The Gloves are Off – Season 2 of Netflix’s House of Cards

Kevin Spacy in Netflix's House of Cards
House of Cards (Screen: Netflix.com)

Between the food and the force of collisions among characters this season, this show should have been sponsored by Emeril.

Season 2 of House of Cards dropped on Valentine’s Day 2014, and most who devoured the fresh baker’s dozen in part or in whole were left with jaws on the floor and a mild feeling of discomfort at, well, people. Like, all people.1

This new serving of ruthlessness places Spacey’s Frank Underwood in a much more prominent position – the office of the Vice President2 – and with that comes a more relentless pace. The tactics Underwood can now wield are bigger and stronger but so are both the risk of exposure and his growing list of enemies. Perhaps I should say changing rather than growing – despite an increase in threads in this tangled web, the main obstacle to Underwood and his ambitions remains (thankfully) focused.

After quickly (and shockingly, and brilliantly) blunting the press investigation into Peter Russo’s death (an investigation that would both implicate Underwood and reveal his broader power grab) House of Cards builds a battle of wits and wills between Underwood and Gerald MacRaney’s billionaire Donald Trusk over what influence each can apply to achieve their own interests. Money becomes a much more central motif, and allusions to political scandals from the past decade are frequent but unobtrusive. In a nice twist, by season’s end Underwood and his minions have managed to feed the media a different, actual scandal and use it to entangle relative innocents who are blocking their path.

Meanwhile, sex – both the act and the dynamics between and among men and women in this world – plays less of a role; that’s far from the only way to show intimacy and connection, but the difference is noticeable.3 There’s a coldness and an emptiness to this season of House of Cards, a purposeful one built of the necessities of the new environment and the story choices it makes. It holds back nothing, though sometimes it bypasses discussion where season 1 would have discussed, engaged, lingered. It is still, though, eminently watchable. If last season caused you to want to follow alongside Frank and Claire and see how they navigated wherever they went, this season tosses you in the back seat and expects you to shut up and watch.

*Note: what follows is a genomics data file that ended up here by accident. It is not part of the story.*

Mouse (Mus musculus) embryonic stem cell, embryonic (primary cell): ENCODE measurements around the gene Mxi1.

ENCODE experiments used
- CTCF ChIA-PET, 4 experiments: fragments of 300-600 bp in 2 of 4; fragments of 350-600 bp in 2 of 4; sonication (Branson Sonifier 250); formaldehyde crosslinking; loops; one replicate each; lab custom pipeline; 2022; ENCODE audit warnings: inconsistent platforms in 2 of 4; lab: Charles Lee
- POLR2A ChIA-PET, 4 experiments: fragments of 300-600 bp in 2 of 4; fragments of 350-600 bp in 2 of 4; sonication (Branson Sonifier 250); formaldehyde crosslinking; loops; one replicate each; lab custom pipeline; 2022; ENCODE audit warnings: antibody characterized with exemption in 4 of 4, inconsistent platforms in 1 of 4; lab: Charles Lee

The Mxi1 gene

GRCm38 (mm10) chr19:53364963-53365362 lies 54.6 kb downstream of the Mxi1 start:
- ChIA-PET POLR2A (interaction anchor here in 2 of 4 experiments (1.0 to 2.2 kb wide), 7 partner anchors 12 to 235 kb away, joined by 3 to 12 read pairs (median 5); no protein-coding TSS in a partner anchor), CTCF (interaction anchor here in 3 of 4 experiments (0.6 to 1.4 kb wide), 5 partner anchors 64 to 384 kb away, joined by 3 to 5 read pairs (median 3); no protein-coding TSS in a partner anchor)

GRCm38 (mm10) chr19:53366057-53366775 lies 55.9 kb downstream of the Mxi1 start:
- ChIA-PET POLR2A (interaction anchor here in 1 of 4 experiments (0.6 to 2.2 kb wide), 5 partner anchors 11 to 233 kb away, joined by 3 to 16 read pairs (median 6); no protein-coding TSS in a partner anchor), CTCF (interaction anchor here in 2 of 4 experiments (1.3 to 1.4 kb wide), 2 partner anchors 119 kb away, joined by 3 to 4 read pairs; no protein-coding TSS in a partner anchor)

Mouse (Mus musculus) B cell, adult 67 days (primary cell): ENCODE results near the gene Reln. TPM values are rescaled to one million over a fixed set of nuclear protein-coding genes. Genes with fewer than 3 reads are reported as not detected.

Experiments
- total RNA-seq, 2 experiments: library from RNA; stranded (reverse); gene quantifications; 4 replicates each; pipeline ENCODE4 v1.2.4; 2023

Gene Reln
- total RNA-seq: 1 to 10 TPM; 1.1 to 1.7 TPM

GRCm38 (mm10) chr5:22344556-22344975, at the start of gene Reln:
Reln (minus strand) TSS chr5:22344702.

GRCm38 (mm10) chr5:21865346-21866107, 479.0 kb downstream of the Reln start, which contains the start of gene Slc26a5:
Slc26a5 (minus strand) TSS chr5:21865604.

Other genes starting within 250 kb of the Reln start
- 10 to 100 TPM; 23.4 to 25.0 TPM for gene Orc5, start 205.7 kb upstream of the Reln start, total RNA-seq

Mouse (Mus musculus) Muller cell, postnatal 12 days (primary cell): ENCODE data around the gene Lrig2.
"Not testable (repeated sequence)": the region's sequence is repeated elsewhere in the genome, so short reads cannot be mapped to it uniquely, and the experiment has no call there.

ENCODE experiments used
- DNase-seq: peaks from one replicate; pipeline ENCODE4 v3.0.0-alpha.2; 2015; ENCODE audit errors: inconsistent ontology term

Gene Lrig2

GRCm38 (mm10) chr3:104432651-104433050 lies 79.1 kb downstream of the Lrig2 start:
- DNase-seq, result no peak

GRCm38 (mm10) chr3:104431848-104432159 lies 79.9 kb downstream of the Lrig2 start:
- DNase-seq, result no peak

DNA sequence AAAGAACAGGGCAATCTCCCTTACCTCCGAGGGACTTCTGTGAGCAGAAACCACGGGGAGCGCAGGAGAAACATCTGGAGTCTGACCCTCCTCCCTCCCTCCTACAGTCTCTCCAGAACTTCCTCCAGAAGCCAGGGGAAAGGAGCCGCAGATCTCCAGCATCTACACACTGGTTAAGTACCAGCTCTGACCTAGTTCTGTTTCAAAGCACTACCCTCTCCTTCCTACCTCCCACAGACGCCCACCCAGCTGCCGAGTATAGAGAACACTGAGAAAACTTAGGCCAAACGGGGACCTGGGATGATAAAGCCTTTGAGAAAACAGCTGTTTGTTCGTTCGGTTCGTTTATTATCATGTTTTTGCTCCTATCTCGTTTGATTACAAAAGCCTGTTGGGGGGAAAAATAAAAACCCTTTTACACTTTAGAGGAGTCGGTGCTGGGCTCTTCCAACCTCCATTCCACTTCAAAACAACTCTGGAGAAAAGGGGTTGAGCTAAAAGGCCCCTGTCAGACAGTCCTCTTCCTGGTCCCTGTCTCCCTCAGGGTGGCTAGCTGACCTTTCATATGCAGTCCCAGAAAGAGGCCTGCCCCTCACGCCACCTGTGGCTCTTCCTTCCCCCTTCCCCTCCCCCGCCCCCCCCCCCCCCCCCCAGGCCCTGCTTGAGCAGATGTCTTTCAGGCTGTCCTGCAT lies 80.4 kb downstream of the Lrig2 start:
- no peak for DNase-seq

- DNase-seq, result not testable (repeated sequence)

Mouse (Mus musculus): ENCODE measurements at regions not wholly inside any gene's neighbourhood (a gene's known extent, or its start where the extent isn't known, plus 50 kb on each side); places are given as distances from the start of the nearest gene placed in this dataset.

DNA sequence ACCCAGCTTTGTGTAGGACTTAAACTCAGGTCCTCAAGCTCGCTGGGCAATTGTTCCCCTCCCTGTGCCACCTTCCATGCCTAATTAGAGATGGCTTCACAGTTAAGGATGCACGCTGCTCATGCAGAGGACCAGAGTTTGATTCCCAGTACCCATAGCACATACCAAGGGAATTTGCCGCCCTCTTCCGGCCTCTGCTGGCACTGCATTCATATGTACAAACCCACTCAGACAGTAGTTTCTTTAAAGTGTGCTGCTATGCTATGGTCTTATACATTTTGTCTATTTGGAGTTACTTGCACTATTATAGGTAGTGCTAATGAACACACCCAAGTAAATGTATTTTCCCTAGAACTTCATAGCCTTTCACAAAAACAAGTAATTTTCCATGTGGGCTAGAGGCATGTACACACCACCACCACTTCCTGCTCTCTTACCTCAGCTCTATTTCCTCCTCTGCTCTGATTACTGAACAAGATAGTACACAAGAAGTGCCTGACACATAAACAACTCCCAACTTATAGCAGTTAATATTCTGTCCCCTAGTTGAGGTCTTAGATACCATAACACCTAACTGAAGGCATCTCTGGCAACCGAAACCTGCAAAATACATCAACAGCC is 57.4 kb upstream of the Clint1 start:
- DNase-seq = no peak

And now, a few thoughts from inanimate objects in
House of Cards S2E1 – Chapter 14

Welcome back, Frank! Thought you’d forgotten all about me!
– the fourth wall

Why yes, we think we’re clever. Also: we are. Admit it.
– Frank’s new cufflinks

Right. Because all you need to do in the digital age to wipe something from existence is just delete it.
– Zoe’s phone

WHAT THE HELL WAS THAT?!?!
– inbound Silver Line train

  1. For those select few for whom the show was the perfect accompaniment to a romantic Friday night, I encourage you to be nice and let those folks you keep locked in your basement out for a few hours to watch Kevin Spacey’s tooth and claw ascent through D.C.  
  2. Not a spoiler, the three of you who have yet to watch – what did you think was going to happen between the end of season 1 and now?  
  3. The connections are there, just not as deep as in season 1  

A Brief Word From Our Sponsors:

About Aaron Mucciolo 206 Articles
He does things. That's all we can say at this time. E-mail: mooch@whatelseison.tv